that no Fifth Circuit opinion requires a claimant to identify others who want to opt in to the
lawsuit on a motion for conditional certification. Rahman, 2016 WL 2346944, at *2. However,
the Fifth Circuit has never rejected that requirement. Id., citing Mooney, 54 F.3d at 1213–14
(saying that the Fifth Circuit “has explicitly declined to endorse any approach to conditional
certification”). Many courts, indeed, have required plaintiffs to make at least a minimal showing
that there are other individuals who actually do want to opt in to the lawsuit. See generally,
Rahman, 2016 WL 2346944 (Miller, J); McKnight, 756 F. Supp. 2d 794 (Rosenthal, J.); Ali,
2009 WL 5173508 (Ellison, J.); Simmons v. T-Mobile USA, Inc., No. 06-CV-1820, 2007 WL
210008 (S.D. Tex. Jan. 24, 2007) (Atlas, J.) (unpublished). In this case, there is a sound reason
to require proof there are similarly situated individuals who want to join this litigation.
Evidence of other employees who are willing to join the litigation is necessary to ensure
that the mechanism for a collective action is being used appropriately to promote judicial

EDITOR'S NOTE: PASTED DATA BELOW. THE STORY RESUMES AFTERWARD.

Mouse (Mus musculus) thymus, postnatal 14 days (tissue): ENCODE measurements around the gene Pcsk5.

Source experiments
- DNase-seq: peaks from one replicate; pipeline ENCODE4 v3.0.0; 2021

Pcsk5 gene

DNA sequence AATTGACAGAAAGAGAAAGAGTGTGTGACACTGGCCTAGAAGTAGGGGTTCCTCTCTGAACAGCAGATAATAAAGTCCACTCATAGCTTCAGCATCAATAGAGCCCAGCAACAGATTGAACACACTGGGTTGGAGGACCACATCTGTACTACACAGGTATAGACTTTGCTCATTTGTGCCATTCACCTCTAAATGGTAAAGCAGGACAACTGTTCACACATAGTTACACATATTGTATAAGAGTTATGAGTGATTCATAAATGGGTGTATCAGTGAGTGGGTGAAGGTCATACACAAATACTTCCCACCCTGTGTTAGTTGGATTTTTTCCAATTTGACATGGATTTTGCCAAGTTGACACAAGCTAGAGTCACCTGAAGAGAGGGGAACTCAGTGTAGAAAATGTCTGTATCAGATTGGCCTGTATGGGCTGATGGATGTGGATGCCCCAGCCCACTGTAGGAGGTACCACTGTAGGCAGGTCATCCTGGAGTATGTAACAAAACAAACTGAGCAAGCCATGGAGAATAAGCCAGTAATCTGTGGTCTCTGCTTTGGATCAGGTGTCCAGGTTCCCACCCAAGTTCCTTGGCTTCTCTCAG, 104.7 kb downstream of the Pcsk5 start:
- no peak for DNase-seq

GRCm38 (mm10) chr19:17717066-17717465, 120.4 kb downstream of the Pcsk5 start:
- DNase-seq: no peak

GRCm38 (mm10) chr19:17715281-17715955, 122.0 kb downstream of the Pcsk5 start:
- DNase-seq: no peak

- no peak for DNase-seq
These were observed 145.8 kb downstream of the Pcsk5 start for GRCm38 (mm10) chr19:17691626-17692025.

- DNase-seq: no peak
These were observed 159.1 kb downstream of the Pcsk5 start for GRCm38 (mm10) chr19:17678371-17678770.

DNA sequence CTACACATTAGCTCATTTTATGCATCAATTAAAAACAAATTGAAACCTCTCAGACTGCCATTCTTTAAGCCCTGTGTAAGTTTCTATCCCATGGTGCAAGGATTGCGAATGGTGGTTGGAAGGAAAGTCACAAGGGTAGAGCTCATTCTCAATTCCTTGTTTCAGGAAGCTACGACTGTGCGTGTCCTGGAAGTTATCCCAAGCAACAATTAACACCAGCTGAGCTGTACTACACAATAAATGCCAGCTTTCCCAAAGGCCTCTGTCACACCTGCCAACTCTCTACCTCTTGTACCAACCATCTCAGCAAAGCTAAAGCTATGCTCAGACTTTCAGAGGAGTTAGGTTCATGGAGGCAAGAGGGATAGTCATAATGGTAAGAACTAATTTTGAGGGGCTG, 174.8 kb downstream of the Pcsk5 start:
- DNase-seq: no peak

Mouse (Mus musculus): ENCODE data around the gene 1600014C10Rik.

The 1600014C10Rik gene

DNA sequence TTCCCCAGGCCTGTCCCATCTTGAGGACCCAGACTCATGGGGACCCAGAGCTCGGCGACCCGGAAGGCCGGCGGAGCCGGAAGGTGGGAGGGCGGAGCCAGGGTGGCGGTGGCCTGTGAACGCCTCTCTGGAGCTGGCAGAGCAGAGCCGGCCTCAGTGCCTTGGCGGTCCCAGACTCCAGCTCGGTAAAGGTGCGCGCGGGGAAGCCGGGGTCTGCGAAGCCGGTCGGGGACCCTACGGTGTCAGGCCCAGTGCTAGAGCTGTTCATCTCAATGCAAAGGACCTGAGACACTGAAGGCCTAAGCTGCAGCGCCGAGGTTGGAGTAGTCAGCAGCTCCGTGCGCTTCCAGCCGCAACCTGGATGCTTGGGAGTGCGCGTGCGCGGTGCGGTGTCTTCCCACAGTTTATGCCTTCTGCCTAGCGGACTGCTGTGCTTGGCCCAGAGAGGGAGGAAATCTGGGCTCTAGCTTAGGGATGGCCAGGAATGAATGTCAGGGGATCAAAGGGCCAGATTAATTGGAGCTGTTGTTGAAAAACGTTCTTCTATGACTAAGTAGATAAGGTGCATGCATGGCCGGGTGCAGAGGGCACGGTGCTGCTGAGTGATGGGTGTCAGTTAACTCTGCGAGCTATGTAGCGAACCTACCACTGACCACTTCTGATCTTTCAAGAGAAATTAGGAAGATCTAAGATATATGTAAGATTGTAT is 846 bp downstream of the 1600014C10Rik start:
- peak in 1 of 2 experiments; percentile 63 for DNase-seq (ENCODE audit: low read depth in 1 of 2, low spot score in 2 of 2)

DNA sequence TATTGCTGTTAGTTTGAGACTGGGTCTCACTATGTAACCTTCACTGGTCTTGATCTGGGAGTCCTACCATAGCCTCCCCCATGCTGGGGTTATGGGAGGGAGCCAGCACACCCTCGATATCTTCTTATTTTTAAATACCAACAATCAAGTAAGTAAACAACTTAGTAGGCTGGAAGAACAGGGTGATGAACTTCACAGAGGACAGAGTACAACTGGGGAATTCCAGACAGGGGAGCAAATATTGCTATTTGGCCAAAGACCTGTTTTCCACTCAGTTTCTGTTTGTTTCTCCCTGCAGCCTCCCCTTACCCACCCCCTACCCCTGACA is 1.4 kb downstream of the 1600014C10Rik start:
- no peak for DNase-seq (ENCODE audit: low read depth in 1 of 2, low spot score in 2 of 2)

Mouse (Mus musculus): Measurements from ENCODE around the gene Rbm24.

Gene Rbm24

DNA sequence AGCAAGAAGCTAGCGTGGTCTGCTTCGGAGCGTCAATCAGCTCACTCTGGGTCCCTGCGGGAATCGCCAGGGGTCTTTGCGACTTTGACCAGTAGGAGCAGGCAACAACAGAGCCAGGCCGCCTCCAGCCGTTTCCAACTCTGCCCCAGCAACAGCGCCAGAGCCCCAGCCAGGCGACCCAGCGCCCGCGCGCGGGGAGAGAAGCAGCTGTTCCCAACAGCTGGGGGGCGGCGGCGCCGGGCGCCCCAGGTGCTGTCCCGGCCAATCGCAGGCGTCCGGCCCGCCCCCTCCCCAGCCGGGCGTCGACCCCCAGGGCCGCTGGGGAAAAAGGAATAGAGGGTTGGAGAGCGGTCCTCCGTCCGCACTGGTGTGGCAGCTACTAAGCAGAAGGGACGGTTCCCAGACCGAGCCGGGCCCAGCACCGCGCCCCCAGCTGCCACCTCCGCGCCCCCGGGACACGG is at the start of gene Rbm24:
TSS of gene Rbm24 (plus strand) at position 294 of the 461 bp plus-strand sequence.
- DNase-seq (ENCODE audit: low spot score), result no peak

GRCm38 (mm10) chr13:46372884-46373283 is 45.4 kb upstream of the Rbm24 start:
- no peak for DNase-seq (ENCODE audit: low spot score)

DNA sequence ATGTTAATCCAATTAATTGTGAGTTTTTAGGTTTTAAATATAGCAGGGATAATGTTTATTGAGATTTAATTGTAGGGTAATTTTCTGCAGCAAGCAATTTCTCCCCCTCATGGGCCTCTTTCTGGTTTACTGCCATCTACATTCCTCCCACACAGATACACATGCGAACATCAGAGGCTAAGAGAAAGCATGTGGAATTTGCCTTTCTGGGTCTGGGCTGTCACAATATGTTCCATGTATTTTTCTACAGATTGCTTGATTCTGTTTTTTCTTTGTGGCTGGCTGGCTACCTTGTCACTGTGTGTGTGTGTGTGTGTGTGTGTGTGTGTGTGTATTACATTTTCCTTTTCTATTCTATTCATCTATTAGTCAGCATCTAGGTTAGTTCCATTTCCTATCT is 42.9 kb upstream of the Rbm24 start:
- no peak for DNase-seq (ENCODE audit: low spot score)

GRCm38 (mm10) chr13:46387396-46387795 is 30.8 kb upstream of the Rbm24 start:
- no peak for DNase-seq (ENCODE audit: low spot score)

efficiency, rather than used as a tool to burden a defendant and create settlement pressure.
Rahman, 2016 WL 2346944 at *4, citing Lang v. DirecTV, Inc., No. 10-CV-1085, 2011 WL
6934607, at *6 (E.D. La. Dec. 30, 2011) (unpublished) (explaining that “[t]oo much leniency at
the notice stage can lead to a frivolous fishing expedition conducted by the plaintiff at the
employer’s expense and can create great settlement pressure early in the case” (footnotes and
internal quotation marks omitted)). As one court has explained:
[A] named plaintiff (or plaintiffs) must proffer some evidence that other similarly
situated individuals desire to opt in to the litigation. In the absence of such
evidence, there would be no basis upon which the Court could conclude that the
action was an “appropriate case” for collective-action treatment.
Simply put, a plaintiff must do more than show the mere existence of other
similarly situated persons, because there is no guarantee that those persons will
actually seek to join the lawsuit. And, if those other, similarly situated persons
were to decline to opt in to the case, no purpose would have been served by